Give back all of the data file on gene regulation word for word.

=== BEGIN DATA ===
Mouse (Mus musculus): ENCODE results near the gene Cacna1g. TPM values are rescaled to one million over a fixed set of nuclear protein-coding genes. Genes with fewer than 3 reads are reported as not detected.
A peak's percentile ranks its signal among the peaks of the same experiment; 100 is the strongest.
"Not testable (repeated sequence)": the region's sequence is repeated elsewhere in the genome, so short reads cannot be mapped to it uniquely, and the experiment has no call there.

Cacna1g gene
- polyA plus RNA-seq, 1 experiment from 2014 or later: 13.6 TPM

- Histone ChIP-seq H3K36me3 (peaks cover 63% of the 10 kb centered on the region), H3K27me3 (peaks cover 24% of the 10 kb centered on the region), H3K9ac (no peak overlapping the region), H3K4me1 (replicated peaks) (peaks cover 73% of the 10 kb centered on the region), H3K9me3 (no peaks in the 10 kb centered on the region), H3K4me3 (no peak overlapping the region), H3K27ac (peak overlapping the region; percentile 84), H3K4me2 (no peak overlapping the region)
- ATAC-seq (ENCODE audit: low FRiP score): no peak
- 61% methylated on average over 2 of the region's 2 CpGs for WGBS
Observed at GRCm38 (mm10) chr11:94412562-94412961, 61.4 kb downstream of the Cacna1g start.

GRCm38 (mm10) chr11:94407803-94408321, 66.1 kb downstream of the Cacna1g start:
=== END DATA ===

Mouse (Mus musculus): ENCODE results near the gene Cacna1g. TPM values are rescaled to one million over a fixed set of nuclear protein-coding genes. Genes with fewer than 3 reads are reported as not detected.
A peak's percentile ranks its signal among the peaks of the same experiment; 100 is the strongest.
"Not testable (repeated sequence)": the region's sequence is repeated elsewhere in the genome, so short reads cannot be mapped to it uniquely, and the experiment has no call there.

Cacna1g gene
- polyA plus RNA-seq, 1 experiment from 2014 or later: 13.6 TPM

- Histone ChIP-seq H3K36me3 (peaks cover 63% of the 10 kb centered on the region), H3K27me3 (peaks cover 24% of the 10 kb centered on the region), H3K9ac (no peak overlapping the region), H3K4me1 (replicated peaks) (peaks cover 73% of the 10 kb centered on the region), H3K9me3 (no peaks in the 10 kb centered on the region), H3K4me3 (no peak overlapping the region), H3K27ac (peak overlapping the region; percentile 84), H3K4me2 (no peak overlapping the region)
- ATAC-seq (ENCODE audit: low FRiP score): no peak
- 61% methylated on average over 2 of the region's 2 CpGs for WGBS
Observed at GRCm38 (mm10) chr11:94412562-94412961, 61.4 kb downstream of the Cacna1g start.

GRCm38 (mm10) chr11:94407803-94408321, 66.1 kb downstream of the Cacna1g start: